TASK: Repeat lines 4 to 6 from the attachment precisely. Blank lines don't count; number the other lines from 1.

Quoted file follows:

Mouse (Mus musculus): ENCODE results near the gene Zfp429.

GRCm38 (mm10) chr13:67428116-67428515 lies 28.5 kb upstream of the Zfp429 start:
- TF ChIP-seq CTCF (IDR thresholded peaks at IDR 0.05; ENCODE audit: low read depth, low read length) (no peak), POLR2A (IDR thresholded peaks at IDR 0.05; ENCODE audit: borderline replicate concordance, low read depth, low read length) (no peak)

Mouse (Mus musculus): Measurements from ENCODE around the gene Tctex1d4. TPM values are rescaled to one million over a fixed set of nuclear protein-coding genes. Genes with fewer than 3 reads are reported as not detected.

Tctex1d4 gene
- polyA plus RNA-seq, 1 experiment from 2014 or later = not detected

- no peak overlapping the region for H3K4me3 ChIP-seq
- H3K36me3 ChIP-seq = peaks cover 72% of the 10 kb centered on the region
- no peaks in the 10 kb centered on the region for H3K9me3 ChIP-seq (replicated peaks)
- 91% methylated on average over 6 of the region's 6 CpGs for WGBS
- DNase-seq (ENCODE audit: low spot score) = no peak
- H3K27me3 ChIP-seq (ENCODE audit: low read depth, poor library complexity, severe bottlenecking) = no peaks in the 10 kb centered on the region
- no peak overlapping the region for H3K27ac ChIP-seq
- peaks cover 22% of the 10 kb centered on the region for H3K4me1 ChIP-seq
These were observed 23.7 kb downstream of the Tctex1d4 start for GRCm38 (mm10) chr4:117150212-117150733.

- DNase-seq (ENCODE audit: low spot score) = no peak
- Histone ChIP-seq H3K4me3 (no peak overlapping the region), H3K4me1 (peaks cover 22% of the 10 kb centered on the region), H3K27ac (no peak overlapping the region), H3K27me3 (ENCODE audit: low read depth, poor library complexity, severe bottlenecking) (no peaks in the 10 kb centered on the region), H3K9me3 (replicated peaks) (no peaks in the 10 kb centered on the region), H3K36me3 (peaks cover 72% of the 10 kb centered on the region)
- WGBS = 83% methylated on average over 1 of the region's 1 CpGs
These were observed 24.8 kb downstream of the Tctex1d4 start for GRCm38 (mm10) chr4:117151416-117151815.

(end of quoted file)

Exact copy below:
Mouse (Mus musculus): Measurements from ENCODE around the gene Tctex1d4. TPM values are rescaled to one million over a fixed set of nuclear protein-coding genes. Genes with fewer than 3 reads are reported as not detected.

Tctex1d4 gene
- polyA plus RNA-seq, 1 experiment from 2014 or later = not detected